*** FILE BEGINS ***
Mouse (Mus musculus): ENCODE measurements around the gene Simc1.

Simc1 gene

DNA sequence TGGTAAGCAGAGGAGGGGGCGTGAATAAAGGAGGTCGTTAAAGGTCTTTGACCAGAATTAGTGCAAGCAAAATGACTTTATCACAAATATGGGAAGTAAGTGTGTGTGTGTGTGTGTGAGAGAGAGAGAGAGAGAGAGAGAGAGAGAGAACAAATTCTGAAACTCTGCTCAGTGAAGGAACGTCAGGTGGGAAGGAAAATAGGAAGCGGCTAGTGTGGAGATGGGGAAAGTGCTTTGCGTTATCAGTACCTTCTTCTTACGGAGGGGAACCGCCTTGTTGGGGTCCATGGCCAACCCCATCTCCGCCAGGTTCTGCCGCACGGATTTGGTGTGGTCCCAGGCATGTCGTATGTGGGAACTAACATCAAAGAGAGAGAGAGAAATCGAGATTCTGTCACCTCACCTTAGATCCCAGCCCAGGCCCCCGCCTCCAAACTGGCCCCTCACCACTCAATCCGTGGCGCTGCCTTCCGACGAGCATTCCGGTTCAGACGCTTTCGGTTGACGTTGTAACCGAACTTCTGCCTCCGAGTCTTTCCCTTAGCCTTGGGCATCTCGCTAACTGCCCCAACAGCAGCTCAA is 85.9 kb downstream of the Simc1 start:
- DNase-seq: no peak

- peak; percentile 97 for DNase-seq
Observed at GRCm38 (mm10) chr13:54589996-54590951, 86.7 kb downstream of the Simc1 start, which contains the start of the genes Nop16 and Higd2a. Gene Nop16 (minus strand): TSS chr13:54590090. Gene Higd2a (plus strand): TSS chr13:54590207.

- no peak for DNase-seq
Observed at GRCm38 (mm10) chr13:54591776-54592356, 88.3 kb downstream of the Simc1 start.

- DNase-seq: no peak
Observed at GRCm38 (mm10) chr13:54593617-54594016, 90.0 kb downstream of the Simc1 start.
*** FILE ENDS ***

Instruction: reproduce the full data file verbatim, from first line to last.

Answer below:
Mouse (Mus musculus): ENCODE measurements around the gene Simc1.

Simc1 gene

DNA sequence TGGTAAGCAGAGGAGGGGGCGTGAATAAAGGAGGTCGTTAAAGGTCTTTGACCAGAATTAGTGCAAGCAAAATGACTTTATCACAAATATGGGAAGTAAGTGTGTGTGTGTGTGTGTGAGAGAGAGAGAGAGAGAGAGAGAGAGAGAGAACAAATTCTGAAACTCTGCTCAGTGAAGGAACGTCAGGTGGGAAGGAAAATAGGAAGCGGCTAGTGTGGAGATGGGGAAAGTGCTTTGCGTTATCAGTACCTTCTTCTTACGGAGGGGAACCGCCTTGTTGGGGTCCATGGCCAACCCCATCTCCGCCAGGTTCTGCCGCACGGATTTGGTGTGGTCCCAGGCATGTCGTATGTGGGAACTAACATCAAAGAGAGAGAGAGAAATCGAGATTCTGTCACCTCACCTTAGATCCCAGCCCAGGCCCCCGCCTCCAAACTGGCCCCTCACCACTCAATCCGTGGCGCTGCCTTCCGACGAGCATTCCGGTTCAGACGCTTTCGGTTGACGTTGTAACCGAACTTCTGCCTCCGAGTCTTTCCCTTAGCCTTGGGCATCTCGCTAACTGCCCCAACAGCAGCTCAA is 85.9 kb downstream of the Simc1 start:
- DNase-seq: no peak

- peak; percentile 97 for DNase-seq
Observed at GRCm38 (mm10) chr13:54589996-54590951, 86.7 kb downstream of the Simc1 start, which contains the start of the genes Nop16 and Higd2a. Gene Nop16 (minus strand): TSS chr13:54590090. Gene Higd2a (plus strand): TSS chr13:54590207.

- no peak for DNase-seq
Observed at GRCm38 (mm10) chr13:54591776-54592356, 88.3 kb downstream of the Simc1 start.

- DNase-seq: no peak
Observed at GRCm38 (mm10) chr13:54593617-54594016, 90.0 kb downstream of the Simc1 start.